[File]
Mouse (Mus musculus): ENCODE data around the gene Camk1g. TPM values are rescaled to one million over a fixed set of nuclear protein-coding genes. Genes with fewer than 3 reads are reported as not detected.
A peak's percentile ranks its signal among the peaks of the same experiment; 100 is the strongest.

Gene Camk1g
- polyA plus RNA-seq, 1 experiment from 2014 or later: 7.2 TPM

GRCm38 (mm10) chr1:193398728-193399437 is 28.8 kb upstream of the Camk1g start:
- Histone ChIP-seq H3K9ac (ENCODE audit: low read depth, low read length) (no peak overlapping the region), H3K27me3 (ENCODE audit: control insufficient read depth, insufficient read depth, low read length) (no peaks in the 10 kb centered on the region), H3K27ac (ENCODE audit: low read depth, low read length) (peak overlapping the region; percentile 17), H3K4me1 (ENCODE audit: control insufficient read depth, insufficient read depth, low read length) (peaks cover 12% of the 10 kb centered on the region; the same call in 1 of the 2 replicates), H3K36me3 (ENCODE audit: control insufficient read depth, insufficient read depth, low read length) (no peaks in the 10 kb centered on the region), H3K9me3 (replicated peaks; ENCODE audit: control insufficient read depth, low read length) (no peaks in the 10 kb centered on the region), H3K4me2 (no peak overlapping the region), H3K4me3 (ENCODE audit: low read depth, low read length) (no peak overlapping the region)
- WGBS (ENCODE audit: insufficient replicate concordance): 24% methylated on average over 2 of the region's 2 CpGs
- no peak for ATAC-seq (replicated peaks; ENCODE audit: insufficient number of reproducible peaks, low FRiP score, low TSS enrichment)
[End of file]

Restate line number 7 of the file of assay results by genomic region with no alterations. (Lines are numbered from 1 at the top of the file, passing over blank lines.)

- WGBS (ENCODE audit: insufficient replicate concordance): 24% methylated on average over 2 of the region's 2 CpGs